DCSIMG

Titanic II? It’s ‘inappropriate’

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  • by Adam Kula
 

PLANS to create a replica of the Titanic have encountered some scepticism.

Some of those intimately familiar with the history of the original ship have queried how authentic the recreation would really be, and even the wisdom of trying to do it at all. They were responding to the announcement, reported yesterday, that billionaire Australian businessman Clive Palmer has unveiled blueprints for his Titanic II project, which has been in the pipeline since at least spring 2012.

At the Intrepid Sea, Air and Space Museum in New York, he announced that work was due to start soon in China, adding that

40,000 people had already expressed interest in tickets for the maiden voyage, which would follow the original course from Southampton to New York.

Una Reilly, co-founder of the Belfast Titanic Society, whose great-grandfather was a cabinet-maker for the historic ship, said: “What I believe is there was only ever one Titanic and we should leave it at that. I think there’s such a story attached to her and what happened to her is something we’ll never forget about.

“And to just associate her now with normal cruising around the world I don’t think is appropriate.

“I have always believed – let Titanic rest where she is on the seabed. Let’s talk about her story and whatever – but I feel we shouldn’t try to recreate it.”

Not only that, but she said such a recreation might be a “disappointment” from a practical point of view, since many modern cruise ships have since surpassed her in size.

“I think Belfast has taken the Titanic story and treated it with the pride and respect it deserves. And I’m delighted with how Belfast now sits in that Titanic story.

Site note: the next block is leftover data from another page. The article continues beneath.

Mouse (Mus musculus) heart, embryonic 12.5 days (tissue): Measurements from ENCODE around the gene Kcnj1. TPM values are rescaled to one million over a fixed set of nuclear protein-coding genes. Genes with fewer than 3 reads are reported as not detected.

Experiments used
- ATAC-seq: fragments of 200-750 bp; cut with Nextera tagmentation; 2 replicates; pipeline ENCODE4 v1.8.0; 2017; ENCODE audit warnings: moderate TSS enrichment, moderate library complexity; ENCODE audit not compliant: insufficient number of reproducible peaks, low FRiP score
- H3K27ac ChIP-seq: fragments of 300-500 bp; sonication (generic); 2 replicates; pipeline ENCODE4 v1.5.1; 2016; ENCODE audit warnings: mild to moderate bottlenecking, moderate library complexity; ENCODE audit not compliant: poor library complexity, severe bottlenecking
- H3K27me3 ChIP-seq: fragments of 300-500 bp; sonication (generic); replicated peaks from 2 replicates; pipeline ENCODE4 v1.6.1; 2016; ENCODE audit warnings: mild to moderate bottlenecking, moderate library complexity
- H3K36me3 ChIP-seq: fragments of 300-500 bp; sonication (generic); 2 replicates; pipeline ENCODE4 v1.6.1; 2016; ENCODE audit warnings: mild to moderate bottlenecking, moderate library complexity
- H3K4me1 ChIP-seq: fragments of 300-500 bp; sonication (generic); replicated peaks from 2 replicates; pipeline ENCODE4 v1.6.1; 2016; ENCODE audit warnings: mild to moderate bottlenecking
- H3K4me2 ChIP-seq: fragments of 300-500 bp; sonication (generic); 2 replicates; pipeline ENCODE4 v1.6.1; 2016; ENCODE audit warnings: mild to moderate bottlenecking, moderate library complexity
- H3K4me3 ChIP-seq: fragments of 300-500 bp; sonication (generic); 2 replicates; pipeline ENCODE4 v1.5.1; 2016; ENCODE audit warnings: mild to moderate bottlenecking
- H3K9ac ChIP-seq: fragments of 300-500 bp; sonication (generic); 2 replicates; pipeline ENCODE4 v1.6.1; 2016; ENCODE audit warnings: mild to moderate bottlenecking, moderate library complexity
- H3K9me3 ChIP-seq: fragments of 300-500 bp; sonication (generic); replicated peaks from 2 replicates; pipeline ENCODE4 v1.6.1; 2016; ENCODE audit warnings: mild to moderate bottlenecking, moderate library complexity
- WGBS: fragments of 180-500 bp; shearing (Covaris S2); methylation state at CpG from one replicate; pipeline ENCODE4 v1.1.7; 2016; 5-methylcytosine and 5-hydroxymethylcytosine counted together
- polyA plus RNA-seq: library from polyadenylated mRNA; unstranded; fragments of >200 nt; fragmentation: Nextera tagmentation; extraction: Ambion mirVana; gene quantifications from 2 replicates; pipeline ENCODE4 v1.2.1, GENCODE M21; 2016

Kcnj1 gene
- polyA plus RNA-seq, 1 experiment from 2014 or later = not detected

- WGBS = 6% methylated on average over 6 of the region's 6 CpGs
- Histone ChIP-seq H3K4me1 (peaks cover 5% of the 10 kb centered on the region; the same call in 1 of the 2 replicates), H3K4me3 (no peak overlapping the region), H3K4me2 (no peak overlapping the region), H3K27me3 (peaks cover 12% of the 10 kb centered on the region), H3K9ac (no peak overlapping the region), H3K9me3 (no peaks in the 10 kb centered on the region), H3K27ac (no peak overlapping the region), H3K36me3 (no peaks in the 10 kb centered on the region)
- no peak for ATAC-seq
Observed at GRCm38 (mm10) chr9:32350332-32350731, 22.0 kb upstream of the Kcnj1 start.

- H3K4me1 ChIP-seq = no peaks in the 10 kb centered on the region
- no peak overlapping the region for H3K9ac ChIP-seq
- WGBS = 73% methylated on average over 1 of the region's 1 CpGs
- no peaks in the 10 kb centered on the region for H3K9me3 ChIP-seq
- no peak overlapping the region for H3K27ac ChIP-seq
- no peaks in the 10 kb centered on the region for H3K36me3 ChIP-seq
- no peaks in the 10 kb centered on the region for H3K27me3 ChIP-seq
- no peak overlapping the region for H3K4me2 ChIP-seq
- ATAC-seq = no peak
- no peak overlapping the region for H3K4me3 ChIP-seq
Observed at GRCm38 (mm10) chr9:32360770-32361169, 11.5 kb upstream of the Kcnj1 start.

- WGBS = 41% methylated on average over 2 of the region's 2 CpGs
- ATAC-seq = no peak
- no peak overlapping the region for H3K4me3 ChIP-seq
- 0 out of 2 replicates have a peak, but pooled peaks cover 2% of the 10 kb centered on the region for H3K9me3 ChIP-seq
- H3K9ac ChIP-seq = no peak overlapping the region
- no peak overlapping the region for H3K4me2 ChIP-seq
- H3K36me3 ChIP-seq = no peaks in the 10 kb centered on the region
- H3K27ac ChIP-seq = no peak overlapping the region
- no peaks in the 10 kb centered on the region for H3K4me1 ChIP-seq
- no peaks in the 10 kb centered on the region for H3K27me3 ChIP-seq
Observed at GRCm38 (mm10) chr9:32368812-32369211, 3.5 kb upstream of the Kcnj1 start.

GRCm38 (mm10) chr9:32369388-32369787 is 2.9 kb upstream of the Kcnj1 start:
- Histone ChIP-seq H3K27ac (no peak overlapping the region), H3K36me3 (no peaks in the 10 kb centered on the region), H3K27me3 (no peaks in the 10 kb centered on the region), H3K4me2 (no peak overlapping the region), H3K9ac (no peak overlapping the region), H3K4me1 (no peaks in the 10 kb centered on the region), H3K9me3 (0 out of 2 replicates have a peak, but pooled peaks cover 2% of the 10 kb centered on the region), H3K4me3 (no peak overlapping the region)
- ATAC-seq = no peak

“We’re respecting the dead – we’ve got a world-class memorial where all of the victims are finally named.”

Asked if she believes the current project will prove tasteless, the 63-year-old retired teacher from Bangor said: “There’s always that danger.”

However, she has been hearing about such plans for around a decade, and said: “I’ll believe it when I see it sailing up the lough – I’ve heard this story before.”

Colin Cobb, a 40-year-old entrepreneur from Four Winds who manages Titanic’s Dock and Pump-House, was tasked with showing movie director James Cameron around the gigantic dry-dock site where she was built when he visited in September.

He had been reading about Mr Palmer’s Titanic II project, and said he didn’t “want to knock it”.

But he questioned just how it would work in practice.

“What do I think of Titanic II? It’s a funny one isn’t it? First of all, it does prove the fascination with Titanic is still there 15 or 16 years after James Cameron’s movie.

“My concern would be of course: what’s it going to look like?

“It has to look like Titanic. It can’t just be, you know, ‘it’s got four funnels and that will do’. So did the Lusitania and Mauretania.

“You don’t want it going down like the first one – you do need modern stuff.

“But you do want it as close to the first one as possible.”

He said there was another concern too: whether anybody other than the super-rich would be able to “set one foot on it”.

He said: “If there is a ‘third class’ section on it, third class prices need to reflect a working class man’s income today as it did then.”

 

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